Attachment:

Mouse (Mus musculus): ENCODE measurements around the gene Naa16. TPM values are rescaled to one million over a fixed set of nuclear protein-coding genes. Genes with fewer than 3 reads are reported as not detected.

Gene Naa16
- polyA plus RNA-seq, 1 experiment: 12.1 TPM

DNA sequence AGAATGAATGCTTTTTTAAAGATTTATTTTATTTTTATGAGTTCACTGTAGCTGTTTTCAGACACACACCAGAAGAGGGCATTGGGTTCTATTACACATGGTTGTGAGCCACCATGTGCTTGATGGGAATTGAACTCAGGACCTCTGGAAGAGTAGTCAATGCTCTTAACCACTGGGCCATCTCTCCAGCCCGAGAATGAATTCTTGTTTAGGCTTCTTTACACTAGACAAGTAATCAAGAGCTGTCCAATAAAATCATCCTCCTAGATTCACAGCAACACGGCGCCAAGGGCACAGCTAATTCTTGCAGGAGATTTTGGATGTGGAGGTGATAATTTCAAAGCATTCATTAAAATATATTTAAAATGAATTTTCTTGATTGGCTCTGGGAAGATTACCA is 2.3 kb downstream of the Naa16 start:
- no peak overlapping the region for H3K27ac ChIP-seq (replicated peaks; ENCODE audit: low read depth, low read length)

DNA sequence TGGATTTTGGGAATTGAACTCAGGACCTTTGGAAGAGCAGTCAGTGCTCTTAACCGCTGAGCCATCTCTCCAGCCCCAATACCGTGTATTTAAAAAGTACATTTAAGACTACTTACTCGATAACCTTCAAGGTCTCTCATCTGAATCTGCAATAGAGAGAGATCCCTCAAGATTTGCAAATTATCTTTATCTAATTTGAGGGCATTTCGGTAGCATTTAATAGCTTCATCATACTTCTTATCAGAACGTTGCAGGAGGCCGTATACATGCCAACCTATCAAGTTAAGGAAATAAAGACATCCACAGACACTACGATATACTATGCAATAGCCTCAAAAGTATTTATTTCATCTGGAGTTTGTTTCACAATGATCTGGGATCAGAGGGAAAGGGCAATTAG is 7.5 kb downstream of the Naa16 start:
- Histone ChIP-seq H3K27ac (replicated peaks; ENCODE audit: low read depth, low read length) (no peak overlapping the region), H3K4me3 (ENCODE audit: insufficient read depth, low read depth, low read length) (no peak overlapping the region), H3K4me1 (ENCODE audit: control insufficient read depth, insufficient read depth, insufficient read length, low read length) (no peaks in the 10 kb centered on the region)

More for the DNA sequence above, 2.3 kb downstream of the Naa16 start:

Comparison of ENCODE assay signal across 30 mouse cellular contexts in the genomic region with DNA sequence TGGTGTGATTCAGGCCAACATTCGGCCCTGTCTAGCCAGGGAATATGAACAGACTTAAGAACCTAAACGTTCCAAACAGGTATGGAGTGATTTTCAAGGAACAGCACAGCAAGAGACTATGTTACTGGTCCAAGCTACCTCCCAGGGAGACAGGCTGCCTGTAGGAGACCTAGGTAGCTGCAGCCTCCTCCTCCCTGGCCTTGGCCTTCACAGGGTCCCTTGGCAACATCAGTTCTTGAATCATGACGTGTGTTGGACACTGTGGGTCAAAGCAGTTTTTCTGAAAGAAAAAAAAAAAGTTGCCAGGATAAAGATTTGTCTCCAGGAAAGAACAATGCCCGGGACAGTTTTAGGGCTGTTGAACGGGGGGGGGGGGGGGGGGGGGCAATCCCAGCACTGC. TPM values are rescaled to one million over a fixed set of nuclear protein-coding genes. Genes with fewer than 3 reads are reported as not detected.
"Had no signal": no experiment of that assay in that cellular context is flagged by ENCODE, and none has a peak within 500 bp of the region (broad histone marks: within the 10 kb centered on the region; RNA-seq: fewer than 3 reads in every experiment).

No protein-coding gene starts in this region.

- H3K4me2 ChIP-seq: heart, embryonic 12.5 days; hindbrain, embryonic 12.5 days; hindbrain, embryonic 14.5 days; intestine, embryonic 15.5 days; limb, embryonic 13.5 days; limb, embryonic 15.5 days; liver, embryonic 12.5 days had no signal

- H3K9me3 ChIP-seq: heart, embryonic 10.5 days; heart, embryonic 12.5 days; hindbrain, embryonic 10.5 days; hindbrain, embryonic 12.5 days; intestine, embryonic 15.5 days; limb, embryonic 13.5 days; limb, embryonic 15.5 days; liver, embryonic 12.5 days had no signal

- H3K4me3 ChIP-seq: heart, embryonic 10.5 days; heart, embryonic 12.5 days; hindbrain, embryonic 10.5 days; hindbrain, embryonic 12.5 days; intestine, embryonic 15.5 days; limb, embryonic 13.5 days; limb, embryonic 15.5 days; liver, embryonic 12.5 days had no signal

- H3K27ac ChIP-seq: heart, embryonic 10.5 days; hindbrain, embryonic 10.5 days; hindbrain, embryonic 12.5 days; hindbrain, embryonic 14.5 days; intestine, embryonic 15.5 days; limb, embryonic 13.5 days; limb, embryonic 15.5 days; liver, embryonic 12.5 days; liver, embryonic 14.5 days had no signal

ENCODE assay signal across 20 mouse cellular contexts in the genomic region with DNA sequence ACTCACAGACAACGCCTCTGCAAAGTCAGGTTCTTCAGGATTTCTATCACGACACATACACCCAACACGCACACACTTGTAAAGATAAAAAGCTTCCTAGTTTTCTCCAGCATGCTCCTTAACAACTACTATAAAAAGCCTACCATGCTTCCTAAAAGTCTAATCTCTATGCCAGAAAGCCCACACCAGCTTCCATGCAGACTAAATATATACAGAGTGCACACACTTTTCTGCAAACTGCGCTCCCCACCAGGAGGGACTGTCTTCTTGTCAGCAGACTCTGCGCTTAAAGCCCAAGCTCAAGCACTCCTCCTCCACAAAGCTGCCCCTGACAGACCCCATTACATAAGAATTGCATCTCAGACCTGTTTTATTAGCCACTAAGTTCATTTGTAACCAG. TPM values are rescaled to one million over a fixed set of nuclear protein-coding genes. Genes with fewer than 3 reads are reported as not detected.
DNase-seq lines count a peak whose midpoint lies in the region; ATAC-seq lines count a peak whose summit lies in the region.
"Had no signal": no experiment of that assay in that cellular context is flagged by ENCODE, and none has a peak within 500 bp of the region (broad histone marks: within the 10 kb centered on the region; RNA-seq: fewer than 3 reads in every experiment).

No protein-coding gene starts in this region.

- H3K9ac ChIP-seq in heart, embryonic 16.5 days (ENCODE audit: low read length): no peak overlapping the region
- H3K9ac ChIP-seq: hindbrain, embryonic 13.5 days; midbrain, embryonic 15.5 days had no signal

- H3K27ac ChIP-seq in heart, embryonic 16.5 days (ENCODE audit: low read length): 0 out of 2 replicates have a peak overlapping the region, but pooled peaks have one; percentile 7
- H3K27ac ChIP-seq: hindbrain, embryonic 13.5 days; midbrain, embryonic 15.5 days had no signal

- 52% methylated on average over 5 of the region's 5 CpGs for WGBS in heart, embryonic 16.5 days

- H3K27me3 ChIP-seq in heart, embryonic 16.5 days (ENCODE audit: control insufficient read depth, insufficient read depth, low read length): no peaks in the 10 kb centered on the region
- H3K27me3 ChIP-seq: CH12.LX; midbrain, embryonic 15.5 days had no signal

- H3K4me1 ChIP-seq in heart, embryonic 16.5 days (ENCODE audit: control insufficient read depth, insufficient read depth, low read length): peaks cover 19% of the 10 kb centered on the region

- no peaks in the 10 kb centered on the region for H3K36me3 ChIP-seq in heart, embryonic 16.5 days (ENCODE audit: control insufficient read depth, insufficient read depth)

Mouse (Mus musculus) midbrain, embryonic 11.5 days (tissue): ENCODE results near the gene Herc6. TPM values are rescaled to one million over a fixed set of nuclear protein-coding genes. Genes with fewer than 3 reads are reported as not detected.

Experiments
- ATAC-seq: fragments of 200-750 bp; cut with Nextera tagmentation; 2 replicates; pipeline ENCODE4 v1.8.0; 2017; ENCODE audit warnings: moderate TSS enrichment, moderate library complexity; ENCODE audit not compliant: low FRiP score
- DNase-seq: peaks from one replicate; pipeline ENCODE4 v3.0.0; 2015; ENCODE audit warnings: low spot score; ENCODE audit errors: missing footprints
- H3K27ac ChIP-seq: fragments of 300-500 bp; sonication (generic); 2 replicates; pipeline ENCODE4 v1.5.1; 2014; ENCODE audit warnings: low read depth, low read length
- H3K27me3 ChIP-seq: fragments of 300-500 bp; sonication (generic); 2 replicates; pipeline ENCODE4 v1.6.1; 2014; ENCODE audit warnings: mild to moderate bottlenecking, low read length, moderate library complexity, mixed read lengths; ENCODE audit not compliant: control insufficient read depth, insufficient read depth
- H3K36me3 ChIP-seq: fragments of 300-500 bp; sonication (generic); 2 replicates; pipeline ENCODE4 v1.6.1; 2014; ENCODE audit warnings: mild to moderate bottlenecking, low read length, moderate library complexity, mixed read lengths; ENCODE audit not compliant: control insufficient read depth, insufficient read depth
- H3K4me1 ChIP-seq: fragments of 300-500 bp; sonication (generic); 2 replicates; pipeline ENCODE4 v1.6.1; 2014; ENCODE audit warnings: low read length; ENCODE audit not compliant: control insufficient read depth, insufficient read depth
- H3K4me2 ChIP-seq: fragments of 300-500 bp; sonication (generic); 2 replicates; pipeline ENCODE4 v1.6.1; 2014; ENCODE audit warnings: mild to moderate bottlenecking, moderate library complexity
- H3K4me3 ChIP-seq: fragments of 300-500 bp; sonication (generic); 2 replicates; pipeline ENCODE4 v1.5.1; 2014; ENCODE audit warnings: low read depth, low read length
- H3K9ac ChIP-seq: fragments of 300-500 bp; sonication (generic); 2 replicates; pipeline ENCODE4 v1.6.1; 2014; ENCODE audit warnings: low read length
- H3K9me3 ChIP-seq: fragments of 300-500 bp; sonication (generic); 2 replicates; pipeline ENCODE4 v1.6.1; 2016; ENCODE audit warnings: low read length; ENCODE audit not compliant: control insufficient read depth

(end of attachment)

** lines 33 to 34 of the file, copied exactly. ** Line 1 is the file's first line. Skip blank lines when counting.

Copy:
- H3K27ac ChIP-seq: fragments of 300-500 bp; sonication (generic); 2 replicates; pipeline ENCODE4 v1.5.1; 2014; ENCODE audit warnings: low read depth, low read length
- H3K27me3 ChIP-seq: fragments of 300-500 bp; sonication (generic); 2 replicates; pipeline ENCODE4 v1.6.1; 2014; ENCODE audit warnings: mild to moderate bottlenecking, low read length, moderate library complexity, mixed read lengths; ENCODE audit not compliant: control insufficient read depth, insufficient read depth